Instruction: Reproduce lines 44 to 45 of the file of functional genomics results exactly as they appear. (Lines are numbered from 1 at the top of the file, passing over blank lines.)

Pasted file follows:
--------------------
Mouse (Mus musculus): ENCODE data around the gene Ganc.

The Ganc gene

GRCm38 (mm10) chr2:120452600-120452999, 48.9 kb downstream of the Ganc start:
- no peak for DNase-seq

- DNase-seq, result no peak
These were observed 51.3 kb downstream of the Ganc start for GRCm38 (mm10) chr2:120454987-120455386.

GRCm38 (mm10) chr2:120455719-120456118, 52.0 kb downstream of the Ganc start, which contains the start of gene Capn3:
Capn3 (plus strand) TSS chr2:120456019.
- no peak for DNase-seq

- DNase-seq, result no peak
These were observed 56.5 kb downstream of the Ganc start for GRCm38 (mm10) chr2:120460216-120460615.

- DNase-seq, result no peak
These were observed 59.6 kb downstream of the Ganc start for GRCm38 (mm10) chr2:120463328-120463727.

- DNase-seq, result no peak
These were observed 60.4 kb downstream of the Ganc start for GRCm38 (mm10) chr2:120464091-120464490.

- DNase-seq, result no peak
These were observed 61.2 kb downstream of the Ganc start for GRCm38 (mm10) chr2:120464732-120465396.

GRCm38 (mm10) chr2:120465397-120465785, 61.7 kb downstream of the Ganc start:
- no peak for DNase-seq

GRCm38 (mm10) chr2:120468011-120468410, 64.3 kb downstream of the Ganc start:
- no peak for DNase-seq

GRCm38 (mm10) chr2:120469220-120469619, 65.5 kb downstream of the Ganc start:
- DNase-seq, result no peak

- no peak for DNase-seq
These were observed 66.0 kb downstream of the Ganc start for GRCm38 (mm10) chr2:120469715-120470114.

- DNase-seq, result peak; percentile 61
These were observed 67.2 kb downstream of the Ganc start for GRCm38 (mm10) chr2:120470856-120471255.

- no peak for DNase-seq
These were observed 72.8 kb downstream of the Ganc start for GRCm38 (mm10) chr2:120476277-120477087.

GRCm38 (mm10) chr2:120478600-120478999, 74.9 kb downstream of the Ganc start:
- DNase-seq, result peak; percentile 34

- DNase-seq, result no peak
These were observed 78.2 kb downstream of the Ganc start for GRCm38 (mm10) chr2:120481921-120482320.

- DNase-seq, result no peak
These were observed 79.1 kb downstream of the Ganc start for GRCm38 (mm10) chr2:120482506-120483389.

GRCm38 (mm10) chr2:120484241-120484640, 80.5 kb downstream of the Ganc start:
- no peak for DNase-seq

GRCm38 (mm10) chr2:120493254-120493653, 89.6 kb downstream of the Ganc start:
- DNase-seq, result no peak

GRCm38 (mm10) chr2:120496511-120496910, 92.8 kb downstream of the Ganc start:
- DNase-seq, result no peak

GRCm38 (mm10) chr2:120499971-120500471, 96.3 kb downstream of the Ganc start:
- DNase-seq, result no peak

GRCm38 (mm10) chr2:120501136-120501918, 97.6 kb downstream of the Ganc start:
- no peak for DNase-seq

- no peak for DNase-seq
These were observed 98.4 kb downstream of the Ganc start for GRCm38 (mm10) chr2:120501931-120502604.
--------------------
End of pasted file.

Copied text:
GRCm38 (mm10) chr2:120501136-120501918, 97.6 kb downstream of the Ganc start:
- no peak for DNase-seq